It is important to note that the form given to W was one used by the Greater Manchester Police Force. It is not universal police practice to inform an offender that consequent upon the caution he will not have to go before a criminal court. Indeed, in Hayter, the offenders signed forms that expressly stated that the caution would not preclude proceedings by the aggrieved party. This raised a broader issue.
The broader issue
W argued that whatever was stated in the form given to an offender, it would be an abuse of process to then entertain a private prosecution against him.
The House was very interested in this wider question. The problem for the Lords was that notice of this argument had not been given. It was raised for the first time during oral argument. The respondent had not prepared to address it. The question being of considerable importance, the House of Lords did not want to deal with it in the absence of argument from the CPS and the police.
Advice after Jones v Whalley
Strictly, the decision is a narrow one, and deals directly only with the position where the offender had been told in terms that he will not be prosecuted if he agrees to the caution. Thus, in such cases the advice that can be given is crystal clear. A client can be told that if he accepts the caution then he cannot be prosecuted at a later stage, neither by the CPS nor a private prosecutor.
However, what if that reassurance is not given? Or even, what if as in Hayter the possibility of later prosecution is specifically reserved? A simple view would be that Jones v Whalley is distinguishable and cannot be relied upon in this context, and even that Hayter is still good authority for that situation. If that view of the law were taken, solicitors would have to continue to warn their clients that, albeit it rare, a private prosecution could follow the caution.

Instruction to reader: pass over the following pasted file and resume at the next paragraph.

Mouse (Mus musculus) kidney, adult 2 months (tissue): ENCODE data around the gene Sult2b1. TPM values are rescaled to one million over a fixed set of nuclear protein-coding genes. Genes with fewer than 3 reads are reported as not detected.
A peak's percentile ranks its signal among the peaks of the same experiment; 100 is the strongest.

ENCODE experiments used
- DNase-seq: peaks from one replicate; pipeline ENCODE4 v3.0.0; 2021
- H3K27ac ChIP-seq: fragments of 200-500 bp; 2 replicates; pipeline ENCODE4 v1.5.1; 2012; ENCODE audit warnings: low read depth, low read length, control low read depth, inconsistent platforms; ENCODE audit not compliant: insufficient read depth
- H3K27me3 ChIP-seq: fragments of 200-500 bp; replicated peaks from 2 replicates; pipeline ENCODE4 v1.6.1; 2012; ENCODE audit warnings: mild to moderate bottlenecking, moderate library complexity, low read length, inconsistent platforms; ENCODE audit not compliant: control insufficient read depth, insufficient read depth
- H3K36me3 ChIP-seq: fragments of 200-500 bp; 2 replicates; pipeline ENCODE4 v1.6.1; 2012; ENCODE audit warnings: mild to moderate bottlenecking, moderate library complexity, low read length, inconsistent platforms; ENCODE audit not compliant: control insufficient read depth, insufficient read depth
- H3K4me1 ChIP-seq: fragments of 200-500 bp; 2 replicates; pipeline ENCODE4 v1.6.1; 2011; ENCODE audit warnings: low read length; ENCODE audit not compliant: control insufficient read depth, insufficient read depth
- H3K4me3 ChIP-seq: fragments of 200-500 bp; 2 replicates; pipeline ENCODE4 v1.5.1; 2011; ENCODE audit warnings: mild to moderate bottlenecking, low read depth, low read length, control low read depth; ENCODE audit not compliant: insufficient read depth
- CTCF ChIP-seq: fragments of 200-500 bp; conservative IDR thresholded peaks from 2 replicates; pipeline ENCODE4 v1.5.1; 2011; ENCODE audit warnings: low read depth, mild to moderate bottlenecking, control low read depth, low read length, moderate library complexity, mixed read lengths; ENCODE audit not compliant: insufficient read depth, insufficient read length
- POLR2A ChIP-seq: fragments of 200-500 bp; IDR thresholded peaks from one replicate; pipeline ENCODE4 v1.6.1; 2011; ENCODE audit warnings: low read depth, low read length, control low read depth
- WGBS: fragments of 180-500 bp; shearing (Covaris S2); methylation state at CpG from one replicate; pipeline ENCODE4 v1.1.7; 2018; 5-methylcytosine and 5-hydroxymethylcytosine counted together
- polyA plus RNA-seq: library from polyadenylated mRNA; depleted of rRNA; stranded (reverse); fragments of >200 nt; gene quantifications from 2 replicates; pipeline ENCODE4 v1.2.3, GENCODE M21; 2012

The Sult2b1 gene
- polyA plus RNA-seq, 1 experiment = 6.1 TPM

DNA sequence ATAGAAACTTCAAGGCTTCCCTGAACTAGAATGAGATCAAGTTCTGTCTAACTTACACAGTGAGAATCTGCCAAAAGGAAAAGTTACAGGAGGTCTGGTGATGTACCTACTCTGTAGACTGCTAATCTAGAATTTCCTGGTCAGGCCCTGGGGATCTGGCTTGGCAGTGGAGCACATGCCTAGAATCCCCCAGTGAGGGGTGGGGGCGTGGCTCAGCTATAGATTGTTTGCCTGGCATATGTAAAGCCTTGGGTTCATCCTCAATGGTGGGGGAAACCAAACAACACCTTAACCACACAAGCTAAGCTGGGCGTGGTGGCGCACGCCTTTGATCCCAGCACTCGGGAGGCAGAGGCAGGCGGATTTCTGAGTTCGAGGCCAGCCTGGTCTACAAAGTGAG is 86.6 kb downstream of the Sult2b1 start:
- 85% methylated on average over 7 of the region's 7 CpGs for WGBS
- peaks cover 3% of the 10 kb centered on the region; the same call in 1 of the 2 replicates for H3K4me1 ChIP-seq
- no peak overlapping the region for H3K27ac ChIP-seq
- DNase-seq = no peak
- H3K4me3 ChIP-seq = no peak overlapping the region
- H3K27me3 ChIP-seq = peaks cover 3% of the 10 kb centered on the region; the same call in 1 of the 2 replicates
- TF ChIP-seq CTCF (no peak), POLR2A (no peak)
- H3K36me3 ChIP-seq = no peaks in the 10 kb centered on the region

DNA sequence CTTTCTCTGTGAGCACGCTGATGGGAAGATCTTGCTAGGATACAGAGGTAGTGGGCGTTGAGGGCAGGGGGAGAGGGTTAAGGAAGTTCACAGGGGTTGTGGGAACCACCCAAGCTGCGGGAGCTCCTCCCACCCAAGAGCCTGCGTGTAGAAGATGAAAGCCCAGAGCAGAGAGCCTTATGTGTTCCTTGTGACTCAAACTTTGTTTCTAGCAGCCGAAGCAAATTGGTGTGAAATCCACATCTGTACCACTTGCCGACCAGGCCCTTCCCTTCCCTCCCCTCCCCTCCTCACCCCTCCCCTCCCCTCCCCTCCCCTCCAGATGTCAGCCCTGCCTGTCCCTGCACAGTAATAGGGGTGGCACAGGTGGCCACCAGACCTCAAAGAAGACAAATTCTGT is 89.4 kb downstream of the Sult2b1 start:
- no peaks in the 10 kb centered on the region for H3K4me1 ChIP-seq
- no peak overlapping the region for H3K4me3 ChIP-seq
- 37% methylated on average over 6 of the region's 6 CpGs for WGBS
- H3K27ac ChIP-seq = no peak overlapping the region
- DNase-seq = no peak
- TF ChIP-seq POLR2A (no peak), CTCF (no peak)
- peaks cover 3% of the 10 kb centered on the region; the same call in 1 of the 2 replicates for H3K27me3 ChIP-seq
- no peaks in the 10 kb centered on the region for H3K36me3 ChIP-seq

I would suggest, however, that this is too simple a view. Hayter is a Divisional Court decision. Because of the importance of the point, the House of Lords wouldn't decide the broader issue, nevertheless it is very clear from their opinions that they have a strong provisional view in favour of not allowing prosecutions where a caution has been given, whatever the allusion to the possibility of a later prosecution (For example, see Lord Bingham's comments at paras 15 and 16).
Armed with House of Lords obiter in favour of all post-caution prosecutions being ruled an abuse of process, Hayter should be distinguished in the magistrates wherever it can be, and should be treated by a Divisional Court as no longer good law, and so, even given the apparently narrow decision in Jones, the solicitor's advice can be correspondingly robust.
There is nothing in the Jones decision that will restrict the complainant's capacity to bring civil proceedings. In dishonesty offences, the chances of this are very low. Stores will usually have recovered the property stolen following arrest after leaving the shop and even where property has not been recovered, the small amounts involved together with the unlikelihood of recovering costs mean that it will very rarely be worth their while to sue. However, those who have been assaulted often feel too aggrieved to evaluate litigation on a commercially rational basis, and where they have been assaulted in the course of their employment, their employer or union may be willing to support them. In such cases, it would be sensible to alert a client to the possibility of civil proceedings, even while reassuring him that it is not a frequent occurrence.
Finally, while Jones concerned a simple caution, the exact same points of principle apply in relation to conditional cautions, and in the case of juveniles, reprimands and warnings.